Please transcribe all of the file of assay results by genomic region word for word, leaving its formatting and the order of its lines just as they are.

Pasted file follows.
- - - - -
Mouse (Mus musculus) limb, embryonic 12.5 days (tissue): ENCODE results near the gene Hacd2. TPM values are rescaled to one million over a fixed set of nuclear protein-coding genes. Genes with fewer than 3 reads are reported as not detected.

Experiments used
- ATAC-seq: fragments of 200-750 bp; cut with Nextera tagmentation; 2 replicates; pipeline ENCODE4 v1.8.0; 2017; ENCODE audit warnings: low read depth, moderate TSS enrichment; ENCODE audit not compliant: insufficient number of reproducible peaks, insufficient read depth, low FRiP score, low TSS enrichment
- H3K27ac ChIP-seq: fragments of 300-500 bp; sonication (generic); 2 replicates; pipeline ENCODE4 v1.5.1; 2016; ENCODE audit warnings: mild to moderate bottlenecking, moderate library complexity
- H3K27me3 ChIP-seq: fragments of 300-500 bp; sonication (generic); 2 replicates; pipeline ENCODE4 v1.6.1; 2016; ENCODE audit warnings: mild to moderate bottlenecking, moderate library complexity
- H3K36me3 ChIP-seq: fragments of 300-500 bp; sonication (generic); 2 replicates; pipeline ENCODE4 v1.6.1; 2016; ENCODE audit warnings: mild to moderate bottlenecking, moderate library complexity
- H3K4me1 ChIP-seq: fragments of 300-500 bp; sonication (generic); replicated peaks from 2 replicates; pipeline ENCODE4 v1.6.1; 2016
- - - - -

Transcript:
Mouse (Mus musculus) limb, embryonic 12.5 days (tissue): ENCODE results near the gene Hacd2. TPM values are rescaled to one million over a fixed set of nuclear protein-coding genes. Genes with fewer than 3 reads are reported as not detected.

Experiments used
- ATAC-seq: fragments of 200-750 bp; cut with Nextera tagmentation; 2 replicates; pipeline ENCODE4 v1.8.0; 2017; ENCODE audit warnings: low read depth, moderate TSS enrichment; ENCODE audit not compliant: insufficient number of reproducible peaks, insufficient read depth, low FRiP score, low TSS enrichment
- H3K27ac ChIP-seq: fragments of 300-500 bp; sonication (generic); 2 replicates; pipeline ENCODE4 v1.5.1; 2016; ENCODE audit warnings: mild to moderate bottlenecking, moderate library complexity
- H3K27me3 ChIP-seq: fragments of 300-500 bp; sonication (generic); 2 replicates; pipeline ENCODE4 v1.6.1; 2016; ENCODE audit warnings: mild to moderate bottlenecking, moderate library complexity
- H3K36me3 ChIP-seq: fragments of 300-500 bp; sonication (generic); 2 replicates; pipeline ENCODE4 v1.6.1; 2016; ENCODE audit warnings: mild to moderate bottlenecking, moderate library complexity
- H3K4me1 ChIP-seq: fragments of 300-500 bp; sonication (generic); replicated peaks from 2 replicates; pipeline ENCODE4 v1.6.1; 2016